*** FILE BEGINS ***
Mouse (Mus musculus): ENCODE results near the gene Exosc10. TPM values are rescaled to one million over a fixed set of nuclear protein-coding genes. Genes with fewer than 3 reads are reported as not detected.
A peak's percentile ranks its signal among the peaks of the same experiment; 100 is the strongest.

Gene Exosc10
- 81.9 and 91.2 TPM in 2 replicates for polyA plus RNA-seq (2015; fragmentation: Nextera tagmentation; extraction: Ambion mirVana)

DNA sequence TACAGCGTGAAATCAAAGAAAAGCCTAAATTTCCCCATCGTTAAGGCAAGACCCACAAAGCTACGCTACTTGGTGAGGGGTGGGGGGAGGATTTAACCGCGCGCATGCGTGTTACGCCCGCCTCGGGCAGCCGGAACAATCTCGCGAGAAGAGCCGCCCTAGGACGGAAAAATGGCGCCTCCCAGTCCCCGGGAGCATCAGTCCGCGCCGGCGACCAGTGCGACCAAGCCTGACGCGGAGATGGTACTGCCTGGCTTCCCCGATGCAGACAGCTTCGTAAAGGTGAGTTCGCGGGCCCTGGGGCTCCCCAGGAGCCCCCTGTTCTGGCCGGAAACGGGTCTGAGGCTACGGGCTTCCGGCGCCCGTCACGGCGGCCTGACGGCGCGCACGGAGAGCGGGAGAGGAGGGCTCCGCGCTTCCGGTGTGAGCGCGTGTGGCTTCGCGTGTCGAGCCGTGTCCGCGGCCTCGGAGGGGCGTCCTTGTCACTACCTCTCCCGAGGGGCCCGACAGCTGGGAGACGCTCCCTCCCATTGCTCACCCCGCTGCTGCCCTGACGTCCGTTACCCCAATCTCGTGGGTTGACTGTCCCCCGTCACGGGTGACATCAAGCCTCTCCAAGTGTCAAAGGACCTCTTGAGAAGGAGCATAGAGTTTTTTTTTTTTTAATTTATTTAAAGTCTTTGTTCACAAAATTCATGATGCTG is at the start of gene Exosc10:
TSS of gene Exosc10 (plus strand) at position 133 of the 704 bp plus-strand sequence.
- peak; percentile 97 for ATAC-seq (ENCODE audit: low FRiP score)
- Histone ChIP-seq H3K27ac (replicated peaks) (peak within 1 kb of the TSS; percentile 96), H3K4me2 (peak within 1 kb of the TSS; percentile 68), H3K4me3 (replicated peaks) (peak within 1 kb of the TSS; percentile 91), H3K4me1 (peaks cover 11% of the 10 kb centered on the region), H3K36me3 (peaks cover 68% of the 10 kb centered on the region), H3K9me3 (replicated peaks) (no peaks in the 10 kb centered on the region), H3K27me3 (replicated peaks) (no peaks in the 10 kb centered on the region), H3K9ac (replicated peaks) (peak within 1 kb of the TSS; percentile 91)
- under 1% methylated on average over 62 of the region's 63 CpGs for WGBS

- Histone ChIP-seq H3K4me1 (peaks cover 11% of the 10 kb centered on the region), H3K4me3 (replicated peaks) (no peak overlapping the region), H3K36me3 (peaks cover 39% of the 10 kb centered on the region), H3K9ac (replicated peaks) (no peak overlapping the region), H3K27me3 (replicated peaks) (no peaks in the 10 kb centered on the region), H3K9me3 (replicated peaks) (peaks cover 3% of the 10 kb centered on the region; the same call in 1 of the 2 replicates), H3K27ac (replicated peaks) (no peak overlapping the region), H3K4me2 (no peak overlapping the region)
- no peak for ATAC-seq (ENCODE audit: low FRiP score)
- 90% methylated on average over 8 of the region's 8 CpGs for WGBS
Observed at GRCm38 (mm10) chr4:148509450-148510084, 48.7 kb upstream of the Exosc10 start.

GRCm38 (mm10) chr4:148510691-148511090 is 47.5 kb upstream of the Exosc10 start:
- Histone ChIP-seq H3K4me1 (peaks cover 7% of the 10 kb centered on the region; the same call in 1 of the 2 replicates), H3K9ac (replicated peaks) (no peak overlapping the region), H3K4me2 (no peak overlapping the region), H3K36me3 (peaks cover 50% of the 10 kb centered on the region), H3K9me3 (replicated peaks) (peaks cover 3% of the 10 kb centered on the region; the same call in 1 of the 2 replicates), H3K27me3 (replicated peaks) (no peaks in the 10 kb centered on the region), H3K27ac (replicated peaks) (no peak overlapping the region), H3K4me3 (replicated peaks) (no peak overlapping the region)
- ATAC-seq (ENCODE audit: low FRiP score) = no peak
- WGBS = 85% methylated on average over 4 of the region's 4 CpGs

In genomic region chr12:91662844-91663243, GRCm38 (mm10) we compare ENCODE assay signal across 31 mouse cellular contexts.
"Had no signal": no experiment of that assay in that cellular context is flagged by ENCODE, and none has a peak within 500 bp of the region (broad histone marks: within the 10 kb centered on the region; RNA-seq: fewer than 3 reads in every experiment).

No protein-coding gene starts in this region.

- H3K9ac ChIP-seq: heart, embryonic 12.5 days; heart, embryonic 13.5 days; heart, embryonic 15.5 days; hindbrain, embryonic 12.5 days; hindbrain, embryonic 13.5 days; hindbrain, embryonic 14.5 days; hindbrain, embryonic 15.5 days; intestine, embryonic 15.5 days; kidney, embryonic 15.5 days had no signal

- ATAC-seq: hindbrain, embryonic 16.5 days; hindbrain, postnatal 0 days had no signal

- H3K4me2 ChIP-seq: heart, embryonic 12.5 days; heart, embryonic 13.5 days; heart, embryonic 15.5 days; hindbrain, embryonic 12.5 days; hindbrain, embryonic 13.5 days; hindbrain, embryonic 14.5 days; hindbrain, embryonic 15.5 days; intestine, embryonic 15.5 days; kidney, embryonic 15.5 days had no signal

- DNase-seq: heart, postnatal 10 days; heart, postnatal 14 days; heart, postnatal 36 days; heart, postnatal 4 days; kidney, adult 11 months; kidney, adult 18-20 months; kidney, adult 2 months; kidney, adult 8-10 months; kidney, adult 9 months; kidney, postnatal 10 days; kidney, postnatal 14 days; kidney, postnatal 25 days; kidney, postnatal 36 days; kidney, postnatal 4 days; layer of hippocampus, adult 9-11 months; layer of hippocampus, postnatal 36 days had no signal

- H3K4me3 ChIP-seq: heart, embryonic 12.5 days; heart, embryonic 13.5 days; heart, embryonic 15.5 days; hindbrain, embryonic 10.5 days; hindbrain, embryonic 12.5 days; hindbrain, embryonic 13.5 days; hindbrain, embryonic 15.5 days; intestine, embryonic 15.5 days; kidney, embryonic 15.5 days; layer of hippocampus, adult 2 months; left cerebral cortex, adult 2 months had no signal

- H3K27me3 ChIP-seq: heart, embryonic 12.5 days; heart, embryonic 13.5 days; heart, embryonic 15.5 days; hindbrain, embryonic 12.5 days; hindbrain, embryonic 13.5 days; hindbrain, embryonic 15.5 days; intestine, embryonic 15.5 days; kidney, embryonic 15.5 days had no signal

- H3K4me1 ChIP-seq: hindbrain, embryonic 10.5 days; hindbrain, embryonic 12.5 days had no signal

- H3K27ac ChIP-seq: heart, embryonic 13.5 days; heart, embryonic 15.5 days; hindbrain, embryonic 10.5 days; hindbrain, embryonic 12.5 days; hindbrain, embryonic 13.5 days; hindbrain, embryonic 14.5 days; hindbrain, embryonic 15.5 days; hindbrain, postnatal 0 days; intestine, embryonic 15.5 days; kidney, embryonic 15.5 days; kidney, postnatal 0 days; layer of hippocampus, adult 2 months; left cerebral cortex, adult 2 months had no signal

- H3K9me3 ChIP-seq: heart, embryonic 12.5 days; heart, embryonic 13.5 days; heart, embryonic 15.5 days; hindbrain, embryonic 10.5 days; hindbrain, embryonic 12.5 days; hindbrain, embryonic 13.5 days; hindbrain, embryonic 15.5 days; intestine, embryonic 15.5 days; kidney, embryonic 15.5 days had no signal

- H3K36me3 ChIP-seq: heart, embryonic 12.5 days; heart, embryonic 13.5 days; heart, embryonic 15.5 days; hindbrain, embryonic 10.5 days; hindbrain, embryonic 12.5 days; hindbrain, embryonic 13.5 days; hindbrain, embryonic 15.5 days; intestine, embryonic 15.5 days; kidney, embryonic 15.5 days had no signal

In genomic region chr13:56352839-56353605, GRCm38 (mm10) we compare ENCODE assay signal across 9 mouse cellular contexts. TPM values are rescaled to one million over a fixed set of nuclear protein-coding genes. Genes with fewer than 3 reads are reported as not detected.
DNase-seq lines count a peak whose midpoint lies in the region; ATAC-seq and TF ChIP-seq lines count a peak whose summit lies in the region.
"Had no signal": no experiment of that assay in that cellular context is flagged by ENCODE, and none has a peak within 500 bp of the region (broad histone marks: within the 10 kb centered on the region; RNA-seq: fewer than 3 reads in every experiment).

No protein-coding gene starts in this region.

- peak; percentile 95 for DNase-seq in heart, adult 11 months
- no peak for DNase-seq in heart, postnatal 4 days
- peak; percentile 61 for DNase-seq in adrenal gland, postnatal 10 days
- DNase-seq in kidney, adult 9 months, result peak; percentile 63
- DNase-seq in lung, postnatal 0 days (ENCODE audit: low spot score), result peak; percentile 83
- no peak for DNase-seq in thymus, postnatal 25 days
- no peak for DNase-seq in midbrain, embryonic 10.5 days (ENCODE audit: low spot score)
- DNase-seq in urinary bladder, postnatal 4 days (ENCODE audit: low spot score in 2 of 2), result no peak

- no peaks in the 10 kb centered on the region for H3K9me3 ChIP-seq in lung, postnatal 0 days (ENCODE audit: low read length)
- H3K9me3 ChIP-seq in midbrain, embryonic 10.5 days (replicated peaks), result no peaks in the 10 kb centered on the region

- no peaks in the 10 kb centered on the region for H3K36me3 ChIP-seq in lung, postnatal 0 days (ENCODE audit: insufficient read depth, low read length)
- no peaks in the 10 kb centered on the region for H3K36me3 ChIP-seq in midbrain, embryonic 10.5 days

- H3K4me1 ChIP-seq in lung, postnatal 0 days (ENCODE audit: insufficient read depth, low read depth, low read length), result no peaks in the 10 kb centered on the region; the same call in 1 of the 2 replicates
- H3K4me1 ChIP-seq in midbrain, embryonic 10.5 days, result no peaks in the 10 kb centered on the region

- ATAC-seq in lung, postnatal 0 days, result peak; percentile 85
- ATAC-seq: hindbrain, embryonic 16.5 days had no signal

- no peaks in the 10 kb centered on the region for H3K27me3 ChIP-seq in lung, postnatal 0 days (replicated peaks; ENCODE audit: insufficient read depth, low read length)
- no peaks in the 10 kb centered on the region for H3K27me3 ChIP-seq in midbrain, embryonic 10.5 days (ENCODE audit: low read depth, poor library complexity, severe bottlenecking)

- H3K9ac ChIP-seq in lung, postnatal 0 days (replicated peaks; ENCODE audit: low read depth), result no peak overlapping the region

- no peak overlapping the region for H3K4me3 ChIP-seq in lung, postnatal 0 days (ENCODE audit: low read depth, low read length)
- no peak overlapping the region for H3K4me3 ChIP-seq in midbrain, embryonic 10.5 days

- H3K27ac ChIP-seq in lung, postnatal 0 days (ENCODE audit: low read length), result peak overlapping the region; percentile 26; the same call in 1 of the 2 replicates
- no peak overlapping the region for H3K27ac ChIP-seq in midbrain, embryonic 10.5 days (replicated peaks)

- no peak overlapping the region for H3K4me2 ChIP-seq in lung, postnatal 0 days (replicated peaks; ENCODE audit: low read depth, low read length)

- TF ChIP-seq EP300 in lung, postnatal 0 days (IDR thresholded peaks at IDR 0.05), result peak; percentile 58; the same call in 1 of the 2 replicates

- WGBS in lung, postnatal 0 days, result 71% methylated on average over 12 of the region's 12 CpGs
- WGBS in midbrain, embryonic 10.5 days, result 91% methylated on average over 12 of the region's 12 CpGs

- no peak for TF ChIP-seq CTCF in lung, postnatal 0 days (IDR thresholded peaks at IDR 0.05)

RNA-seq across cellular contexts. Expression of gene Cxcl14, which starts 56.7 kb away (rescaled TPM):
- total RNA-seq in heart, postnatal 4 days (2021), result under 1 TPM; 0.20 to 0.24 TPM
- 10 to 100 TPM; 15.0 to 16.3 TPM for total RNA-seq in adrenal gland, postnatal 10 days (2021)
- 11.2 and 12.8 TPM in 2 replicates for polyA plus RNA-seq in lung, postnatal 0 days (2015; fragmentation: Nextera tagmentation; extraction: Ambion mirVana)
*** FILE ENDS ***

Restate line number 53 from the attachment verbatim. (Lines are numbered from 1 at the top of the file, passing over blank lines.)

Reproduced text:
- H3K9ac ChIP-seq in lung, postnatal 0 days (replicated peaks; ENCODE audit: low read depth), result no peak overlapping the region